Monday, January 31, 2005

Communion and Elections

The Iraq elections have taken place and as of yet there is no stated winner. I've spent some time thinking about that whole situation. I have cousins who are in the service and they mean a lot to the family. I have no idea how a person says good bye to their spouse like that not really knowing what may come. That is sacrifice.

Yesterday my pastor and I shared the teaching time. I also lead in the communion time. We take communion every Sunday morning. We form two lines down the center isle and come toward the front. We have a baked round loaf of multi-grain bread held by someone standing in the middle. That person has a person holding a cup of juice on either side of them. We break a piece of the bread and dip it in the cup and consume it and then return. I have always liked how Hillside has communion. Before we come up someone leads in a reflection or a few thoughts about communion and then leads the congregation in prayer. That was my job yesterday and I would like to include that here.

"The Iraqi elections are going on right now. All the world is watching. It is times like these that we pray that God would raise up strong and mighty men and women, people who are brave and wise. We pray that God would open the eys of the hearts of those who have nothing but hatred toward those who think differently than them. We pray that the blood on teh streets of Iraq will give birth to a beautiful nation of hope. Let us not forget how strange it is in these times to change leaders of a nation without bloodshed or civil war. We live in a special place.

"As we come to a time of taking the Lord's Supper we are reminded of the bread and the cup. Jesus, in Matthew chapter 5, said that those who hunger and thirst for what is right and just will be satisfied. When I see that verse and I look at the world and what has happened at the watch of every generation I realize that our satisfaction might not be gained while we are still breathing. That it might actually be when we stop breathing and see our Savior and Creator face to face that we are satisfied.

"Bow with me, please. God, much is wrong in our world and we need your help. Please guide the leaders of our country as they change the future for each one of us. Bring stability to Iraq. I have a cousing, Steve, who is there. He means a lot to his wife and his two kids, as do those who have lost their lives in this epic struggle. Let us not fail to realize that hte Iraqis have the same feelings of hurt and concern that we do as 14,000 of them have lost their lives. We understand that democracy is not the cure for the world. It is a gift, but it is not a cure. For you yourself, Jesus, were not born under a democratic and free government, but under a pluralistic and persecuting Roman Empire, but you changed it. The cure is a right relationship with you, God, through Jesus, who is reconciling the world to you through his resurrection from the dead. Amen."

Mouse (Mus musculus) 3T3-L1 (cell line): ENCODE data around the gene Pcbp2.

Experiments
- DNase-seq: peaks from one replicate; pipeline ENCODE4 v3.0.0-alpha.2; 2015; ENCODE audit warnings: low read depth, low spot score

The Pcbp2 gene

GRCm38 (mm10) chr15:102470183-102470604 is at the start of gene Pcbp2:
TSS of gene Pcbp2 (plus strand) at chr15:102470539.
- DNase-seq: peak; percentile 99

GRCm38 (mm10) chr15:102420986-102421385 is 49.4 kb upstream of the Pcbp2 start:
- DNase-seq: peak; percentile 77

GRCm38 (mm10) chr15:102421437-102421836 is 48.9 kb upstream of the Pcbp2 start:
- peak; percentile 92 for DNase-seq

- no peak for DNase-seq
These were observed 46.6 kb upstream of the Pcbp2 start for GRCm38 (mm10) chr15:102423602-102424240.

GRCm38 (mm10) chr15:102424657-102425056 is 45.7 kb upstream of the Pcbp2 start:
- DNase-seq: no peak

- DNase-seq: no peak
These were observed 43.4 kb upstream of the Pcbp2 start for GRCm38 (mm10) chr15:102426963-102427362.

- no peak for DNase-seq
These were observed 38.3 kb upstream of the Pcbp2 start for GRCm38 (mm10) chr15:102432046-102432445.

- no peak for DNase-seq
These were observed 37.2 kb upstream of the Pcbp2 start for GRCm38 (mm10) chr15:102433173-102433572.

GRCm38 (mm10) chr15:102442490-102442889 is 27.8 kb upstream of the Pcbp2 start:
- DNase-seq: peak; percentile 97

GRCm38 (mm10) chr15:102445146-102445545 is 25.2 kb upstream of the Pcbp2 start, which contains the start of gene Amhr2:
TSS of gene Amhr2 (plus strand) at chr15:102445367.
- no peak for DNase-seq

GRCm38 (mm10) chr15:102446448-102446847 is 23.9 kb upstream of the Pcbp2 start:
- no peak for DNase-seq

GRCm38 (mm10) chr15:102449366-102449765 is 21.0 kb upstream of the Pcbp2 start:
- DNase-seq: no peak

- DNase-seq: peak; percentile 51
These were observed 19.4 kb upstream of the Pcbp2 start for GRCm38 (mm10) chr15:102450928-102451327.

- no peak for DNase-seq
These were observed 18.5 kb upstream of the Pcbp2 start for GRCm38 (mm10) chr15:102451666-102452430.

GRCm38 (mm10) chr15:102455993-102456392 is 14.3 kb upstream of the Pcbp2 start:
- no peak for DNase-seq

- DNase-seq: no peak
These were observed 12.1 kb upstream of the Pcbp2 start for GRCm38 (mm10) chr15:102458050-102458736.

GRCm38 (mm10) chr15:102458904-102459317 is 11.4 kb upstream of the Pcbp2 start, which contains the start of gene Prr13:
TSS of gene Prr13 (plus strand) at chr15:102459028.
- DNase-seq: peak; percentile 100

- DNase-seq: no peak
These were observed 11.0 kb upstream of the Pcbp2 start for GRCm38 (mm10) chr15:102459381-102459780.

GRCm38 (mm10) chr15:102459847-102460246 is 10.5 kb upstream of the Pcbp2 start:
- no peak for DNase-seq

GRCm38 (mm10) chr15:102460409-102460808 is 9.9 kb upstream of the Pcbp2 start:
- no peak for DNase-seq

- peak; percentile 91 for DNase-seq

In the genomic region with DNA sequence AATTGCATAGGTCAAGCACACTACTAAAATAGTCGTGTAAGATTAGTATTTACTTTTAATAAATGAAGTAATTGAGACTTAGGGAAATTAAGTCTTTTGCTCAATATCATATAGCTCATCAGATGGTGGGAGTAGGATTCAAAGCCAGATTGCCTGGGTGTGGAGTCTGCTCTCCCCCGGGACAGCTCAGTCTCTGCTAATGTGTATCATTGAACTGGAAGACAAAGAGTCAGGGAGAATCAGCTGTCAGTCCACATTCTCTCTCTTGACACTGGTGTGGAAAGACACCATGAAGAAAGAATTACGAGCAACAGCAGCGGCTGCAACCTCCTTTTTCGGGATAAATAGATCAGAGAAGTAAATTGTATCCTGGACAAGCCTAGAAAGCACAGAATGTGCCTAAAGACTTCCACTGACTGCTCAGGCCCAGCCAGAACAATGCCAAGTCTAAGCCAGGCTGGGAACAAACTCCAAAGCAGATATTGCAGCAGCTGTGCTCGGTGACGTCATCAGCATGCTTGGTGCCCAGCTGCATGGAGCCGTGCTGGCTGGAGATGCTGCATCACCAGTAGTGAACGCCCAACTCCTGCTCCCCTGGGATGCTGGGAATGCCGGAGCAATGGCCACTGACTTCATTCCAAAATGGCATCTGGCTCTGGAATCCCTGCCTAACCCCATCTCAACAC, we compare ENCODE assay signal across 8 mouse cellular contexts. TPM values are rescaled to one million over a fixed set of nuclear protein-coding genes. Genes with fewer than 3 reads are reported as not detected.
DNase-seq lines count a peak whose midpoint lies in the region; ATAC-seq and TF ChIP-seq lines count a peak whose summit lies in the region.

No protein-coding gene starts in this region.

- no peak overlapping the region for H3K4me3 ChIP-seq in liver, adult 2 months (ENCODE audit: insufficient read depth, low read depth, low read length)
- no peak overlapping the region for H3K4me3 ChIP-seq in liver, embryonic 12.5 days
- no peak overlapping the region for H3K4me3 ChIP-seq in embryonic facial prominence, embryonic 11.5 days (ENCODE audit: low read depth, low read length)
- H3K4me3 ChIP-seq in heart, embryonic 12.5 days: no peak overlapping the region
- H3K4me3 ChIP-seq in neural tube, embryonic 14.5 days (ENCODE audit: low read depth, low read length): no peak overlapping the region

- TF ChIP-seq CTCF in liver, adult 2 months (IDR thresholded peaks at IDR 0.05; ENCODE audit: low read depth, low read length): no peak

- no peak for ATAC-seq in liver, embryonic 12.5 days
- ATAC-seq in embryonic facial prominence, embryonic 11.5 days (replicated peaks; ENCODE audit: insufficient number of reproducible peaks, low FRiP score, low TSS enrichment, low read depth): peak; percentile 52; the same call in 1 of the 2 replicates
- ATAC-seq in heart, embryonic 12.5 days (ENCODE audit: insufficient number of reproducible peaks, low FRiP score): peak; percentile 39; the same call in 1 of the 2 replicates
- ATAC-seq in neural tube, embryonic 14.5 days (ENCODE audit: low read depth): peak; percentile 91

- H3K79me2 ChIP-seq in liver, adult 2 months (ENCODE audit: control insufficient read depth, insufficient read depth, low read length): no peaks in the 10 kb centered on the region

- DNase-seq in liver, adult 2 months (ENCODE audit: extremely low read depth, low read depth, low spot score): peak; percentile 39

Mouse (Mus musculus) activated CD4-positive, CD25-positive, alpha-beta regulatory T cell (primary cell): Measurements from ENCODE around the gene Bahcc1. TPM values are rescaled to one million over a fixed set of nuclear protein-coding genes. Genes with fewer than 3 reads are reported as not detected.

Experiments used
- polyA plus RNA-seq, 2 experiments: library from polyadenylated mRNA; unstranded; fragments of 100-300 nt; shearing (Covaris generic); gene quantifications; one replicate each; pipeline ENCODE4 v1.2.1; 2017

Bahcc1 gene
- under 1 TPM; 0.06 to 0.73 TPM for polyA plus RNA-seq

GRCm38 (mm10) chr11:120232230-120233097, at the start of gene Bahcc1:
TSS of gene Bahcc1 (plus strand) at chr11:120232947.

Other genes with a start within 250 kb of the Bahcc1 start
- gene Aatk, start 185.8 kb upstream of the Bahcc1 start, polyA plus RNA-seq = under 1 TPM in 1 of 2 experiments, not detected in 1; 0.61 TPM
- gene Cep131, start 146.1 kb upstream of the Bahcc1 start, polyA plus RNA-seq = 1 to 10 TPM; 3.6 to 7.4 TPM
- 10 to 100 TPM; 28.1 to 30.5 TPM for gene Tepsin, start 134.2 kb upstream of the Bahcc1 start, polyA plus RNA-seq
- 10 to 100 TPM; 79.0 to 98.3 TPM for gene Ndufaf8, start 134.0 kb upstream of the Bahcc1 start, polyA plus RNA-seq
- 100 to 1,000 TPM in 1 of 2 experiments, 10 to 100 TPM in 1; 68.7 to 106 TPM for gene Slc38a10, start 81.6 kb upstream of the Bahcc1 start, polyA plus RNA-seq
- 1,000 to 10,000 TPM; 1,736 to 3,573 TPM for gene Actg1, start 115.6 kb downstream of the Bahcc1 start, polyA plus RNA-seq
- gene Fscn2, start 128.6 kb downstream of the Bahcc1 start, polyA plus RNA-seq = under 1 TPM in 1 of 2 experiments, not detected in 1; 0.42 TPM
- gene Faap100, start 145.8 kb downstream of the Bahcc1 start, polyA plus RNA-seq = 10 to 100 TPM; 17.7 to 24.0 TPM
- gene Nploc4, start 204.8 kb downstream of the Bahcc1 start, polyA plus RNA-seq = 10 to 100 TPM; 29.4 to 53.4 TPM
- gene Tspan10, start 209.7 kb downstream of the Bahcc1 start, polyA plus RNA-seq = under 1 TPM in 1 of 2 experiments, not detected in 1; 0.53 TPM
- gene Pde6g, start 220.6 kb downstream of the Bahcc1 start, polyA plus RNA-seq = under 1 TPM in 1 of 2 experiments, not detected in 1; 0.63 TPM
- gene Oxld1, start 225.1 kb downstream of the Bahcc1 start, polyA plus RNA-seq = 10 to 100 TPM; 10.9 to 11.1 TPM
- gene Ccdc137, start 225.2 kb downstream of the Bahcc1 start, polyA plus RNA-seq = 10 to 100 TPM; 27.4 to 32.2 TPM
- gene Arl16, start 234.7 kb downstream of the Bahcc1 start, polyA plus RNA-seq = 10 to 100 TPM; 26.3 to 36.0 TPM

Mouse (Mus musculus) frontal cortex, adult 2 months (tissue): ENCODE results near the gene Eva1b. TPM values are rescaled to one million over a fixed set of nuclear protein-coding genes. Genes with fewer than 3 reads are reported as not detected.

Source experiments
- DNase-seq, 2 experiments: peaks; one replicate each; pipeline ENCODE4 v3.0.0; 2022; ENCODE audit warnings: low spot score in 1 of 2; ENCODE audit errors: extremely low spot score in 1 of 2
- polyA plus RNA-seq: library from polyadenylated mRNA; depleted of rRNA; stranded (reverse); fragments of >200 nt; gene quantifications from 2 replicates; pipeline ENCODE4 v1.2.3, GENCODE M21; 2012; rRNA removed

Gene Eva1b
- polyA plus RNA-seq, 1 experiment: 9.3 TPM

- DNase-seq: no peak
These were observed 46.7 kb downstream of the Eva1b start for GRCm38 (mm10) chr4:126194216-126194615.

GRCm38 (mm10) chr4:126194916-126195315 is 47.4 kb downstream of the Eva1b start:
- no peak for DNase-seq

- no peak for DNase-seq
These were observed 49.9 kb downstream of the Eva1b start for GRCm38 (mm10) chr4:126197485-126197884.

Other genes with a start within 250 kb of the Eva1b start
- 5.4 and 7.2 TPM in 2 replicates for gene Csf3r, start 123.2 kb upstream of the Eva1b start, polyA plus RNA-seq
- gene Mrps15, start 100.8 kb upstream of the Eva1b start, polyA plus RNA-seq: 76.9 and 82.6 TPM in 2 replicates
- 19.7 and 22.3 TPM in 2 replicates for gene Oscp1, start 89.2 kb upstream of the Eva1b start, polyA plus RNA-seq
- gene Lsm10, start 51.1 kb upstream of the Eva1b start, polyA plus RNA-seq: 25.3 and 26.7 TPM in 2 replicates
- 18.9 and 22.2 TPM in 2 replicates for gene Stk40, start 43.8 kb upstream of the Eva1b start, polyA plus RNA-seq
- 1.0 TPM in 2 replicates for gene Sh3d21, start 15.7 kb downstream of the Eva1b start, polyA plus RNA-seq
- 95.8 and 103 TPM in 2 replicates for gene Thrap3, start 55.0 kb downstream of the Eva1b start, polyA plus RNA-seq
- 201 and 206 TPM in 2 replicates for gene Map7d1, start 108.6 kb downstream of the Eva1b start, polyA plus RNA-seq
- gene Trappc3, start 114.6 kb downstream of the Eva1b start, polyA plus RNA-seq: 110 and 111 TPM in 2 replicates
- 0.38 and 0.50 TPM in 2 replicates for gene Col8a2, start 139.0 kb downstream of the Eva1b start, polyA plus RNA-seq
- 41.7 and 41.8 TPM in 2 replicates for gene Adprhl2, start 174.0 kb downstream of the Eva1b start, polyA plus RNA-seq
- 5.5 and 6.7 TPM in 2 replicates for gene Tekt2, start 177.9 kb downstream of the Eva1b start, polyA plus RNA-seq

PR for 2

Hey, I just want to dedicate this short space to two friends of mine who have some pretty good thoughts.


Her choice of words astound me and they way that she can formulate thoughts and interweave life with emotion is unmistakebly genius.


He is a dedicated and hardworking guy. He loves to think about things in subtle ways. He can tell a good story. He is one of the best musicians I know.

I'll try to include these on the border of this page as I figure the format I want.


Friday, January 21, 2005

Of Laughing Clowns and Smiling Saints

I have been captivated of late by the very notion that the Most High God is interested in every aspect of my life. I think that at times I have seen God as a serious problem solver kind of person because I only go to him because of my troubles. Over Christmas I was able to spend time with Barb's family. We all get along really well together. Bev, her sister, and Kurt, Bev's husband, are really easy to talk to and I really feel that they are a huge support to our lives here in California. Bev and Kurt's two children, Lillian and Conrad, are so much fun to be around. Making up games with the kids and laughing into the late night with Bev and Kurt, while thinking about God being interested in every aspect of my life, really made me see that God is not just interested in my stepping through the church doors or cracking open my maroon covered Bible. He delights in me. He has this outrageous fascination with me. And when I put all of this in the first person it has much more of an effect than saying, "God loves the world. God loves all of us." No, I must say to myself, "Jason, God loves you. And when I say 'love' I mean with the same fun and dangerous love that you share for your family."